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Researchers at the Max Planck Institute for Evolutionary Anthropology in Leipzig have reconstructed the DNA of five ‘late’ Neandertals, two of them found on Belgian ground. (Photo: Max Planck Institute)
21/03/2018

The Genomes of Five Late Neandertals Provide Insights Into Neandertal History

post by
Reinout Verbeke

Researchers at the Max Planck Institute for Evolutionary Anthropology in Leipzig have reconstructed the DNA of five ‘late’ Neandertals, two of them found on Belgian ground.

Mantellisaurus atherfieldensis, 'the smaller iguanodon', and in the background the bigger Iguanodon bernissartensis. (Photo: RBINS)
09/03/2018

Bone Analysis Confirms: ‘Little Iguanodon’ is a Separate Species

post by
Reinout Verbeke

Inside the glass cage of the Bernissart Iguanodons in the Museum of Natural Sciences, one much smaller specimen stands out. But its bone structure is of an adult animal, an analysis by Koen Stein (Vrije Universiteit Brussel) concludes.

Some of the animal bones from the Neolithic collective burial of Abri des Autours. B. awl made of a sheep or goat metatarsal. C,E: rods made of red deer antler. F: rib of a large bovid fashioned into a point. A,D: unmodified bones. (Photo: RBINS)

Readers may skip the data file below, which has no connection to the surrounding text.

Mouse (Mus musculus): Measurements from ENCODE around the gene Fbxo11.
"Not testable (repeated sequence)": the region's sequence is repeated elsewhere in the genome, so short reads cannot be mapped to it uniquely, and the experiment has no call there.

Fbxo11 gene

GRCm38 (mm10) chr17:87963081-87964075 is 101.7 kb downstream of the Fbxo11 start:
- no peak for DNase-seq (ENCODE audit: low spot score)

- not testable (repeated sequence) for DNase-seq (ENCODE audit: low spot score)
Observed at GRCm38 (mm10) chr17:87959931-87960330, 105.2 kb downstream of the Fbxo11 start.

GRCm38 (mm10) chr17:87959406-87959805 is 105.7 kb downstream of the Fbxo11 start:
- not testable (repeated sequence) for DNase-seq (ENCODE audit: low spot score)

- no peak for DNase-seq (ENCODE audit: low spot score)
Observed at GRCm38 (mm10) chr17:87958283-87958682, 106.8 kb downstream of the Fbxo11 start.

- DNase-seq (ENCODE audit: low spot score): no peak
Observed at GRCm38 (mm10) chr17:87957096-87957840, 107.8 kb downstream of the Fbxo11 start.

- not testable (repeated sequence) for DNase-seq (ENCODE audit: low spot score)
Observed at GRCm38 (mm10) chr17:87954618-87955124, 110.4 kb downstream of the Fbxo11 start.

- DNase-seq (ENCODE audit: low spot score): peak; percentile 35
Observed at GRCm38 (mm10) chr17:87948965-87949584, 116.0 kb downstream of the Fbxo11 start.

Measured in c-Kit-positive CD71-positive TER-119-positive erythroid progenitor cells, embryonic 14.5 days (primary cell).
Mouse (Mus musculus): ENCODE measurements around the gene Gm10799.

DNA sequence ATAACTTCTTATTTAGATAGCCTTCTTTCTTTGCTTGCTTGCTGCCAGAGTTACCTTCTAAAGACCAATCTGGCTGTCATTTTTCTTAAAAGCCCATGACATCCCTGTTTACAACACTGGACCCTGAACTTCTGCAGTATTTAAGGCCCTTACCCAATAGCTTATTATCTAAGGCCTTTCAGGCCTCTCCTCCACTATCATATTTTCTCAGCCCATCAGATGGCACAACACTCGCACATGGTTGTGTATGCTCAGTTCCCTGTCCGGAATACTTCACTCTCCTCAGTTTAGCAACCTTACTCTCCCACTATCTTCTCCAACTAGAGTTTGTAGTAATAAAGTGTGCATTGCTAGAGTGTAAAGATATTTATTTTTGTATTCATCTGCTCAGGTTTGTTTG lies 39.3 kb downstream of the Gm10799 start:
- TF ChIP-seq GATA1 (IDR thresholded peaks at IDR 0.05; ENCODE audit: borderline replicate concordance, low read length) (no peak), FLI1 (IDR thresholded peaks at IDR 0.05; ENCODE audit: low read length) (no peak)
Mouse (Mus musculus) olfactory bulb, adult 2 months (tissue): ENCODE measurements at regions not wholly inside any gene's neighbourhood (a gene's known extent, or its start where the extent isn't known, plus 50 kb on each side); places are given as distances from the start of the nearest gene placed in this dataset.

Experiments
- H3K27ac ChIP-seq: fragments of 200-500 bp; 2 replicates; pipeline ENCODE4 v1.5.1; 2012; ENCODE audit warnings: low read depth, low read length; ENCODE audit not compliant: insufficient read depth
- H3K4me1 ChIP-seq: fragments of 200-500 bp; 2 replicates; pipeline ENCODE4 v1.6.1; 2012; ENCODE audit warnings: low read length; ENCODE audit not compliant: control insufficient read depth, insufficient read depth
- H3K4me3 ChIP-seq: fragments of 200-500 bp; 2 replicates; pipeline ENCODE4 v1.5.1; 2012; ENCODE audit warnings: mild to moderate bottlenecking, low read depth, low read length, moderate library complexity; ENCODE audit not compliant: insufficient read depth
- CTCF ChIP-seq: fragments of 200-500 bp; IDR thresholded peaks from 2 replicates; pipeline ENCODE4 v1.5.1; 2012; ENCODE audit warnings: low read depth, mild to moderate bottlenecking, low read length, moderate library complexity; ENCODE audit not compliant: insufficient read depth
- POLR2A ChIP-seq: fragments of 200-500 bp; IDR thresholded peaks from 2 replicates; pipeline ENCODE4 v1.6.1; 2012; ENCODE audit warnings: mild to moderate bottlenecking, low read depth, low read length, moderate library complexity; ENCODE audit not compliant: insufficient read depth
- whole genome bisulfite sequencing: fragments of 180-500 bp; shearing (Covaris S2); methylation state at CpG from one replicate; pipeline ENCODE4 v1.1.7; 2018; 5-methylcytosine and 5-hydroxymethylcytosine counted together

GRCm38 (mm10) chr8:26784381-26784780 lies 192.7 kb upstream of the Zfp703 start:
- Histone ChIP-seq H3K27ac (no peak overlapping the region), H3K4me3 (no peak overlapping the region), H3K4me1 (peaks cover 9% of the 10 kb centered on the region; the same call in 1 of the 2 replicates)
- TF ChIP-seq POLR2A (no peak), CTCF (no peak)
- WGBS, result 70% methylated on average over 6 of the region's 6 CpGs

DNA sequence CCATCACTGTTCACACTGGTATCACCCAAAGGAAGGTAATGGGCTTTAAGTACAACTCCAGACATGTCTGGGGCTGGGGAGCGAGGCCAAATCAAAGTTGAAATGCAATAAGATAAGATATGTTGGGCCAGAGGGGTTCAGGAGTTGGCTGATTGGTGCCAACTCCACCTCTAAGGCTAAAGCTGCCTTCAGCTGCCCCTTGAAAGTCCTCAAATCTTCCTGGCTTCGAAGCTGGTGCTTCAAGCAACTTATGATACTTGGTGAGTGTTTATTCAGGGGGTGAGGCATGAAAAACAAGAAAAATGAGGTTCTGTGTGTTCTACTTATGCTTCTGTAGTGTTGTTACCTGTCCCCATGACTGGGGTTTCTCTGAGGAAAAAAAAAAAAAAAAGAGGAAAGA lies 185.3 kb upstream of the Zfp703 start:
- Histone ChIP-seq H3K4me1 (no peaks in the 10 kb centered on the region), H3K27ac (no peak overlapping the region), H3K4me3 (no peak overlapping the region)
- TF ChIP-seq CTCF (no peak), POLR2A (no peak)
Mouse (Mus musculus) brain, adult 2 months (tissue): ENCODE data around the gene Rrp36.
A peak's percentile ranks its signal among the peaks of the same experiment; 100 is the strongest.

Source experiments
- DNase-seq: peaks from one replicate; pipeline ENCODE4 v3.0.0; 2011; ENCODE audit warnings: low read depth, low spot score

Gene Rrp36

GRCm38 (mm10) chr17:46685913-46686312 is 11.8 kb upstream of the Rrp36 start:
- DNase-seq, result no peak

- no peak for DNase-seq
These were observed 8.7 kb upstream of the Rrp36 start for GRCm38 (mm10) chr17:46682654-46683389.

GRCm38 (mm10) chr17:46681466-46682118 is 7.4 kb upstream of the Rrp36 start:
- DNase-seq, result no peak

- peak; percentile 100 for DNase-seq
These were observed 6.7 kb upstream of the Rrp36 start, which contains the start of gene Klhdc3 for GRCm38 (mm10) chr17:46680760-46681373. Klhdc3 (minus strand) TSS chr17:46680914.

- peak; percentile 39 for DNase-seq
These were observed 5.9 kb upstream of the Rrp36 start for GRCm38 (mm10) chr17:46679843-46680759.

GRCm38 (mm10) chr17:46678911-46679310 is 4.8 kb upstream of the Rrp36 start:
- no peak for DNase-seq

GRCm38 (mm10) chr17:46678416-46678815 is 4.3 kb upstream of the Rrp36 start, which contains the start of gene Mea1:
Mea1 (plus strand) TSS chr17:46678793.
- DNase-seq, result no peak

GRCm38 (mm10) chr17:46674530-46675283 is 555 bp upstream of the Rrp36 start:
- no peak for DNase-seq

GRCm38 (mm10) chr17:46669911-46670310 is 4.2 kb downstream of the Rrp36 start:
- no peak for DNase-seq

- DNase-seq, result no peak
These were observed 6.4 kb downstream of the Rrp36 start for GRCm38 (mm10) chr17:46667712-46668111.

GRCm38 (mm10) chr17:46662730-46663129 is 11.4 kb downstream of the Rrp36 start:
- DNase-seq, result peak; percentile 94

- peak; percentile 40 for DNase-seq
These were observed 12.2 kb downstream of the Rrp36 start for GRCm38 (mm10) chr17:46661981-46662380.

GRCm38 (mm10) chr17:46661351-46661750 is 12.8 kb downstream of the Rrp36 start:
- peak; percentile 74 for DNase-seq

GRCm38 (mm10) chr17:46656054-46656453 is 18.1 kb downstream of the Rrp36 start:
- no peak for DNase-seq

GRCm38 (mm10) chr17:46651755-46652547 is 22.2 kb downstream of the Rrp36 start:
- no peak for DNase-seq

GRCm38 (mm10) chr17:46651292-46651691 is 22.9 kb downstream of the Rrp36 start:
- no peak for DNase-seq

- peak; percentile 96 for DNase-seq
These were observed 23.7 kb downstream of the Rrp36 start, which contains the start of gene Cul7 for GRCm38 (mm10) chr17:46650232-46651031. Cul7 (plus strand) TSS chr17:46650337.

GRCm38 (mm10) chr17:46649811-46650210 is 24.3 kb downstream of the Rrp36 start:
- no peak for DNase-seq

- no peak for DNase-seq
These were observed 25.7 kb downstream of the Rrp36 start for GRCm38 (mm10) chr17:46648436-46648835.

26/02/2018

Tools Made of Animal Bones in Burial Site in Belgian Cave

post by
Reinout Verbeke

Scientists have identified tools in a 6.000 year old grave in the Abri des Autours cave, near the Belgian city of Dinant. It is the fourth Neolithic burial site in Belgium where worked animal bones were found.

The most famous piece of Belgian portable artwork has to be the massive Chaleux stone. Engraved on both sides, it depicts a fine aurochs and a reindeer on one side and, on the other, a horse, a standing ibex and another ibex lying down. (Photo: RBINS)
23/01/2018

The Most Ancient Belgian Art: Online And in 3D

post by
Reinout Verbeke

The Royal Belgian Institute of Natural Sciences (RBINS) has launched an online museum with the oldest art objects from Belgium.

Sole larva (copyright: Hans Hillewaert)
15/12/2017

Will Climate Change Lead to More Sole in the North Sea?

post by
Kelle Moreau

The common sole (Solea solea) is a flatfish with a high economical value (e.g. representing up to 40% of the annual profit of the Belgian fishery in recent years), that is therefore subject to a strong fishing pressure.

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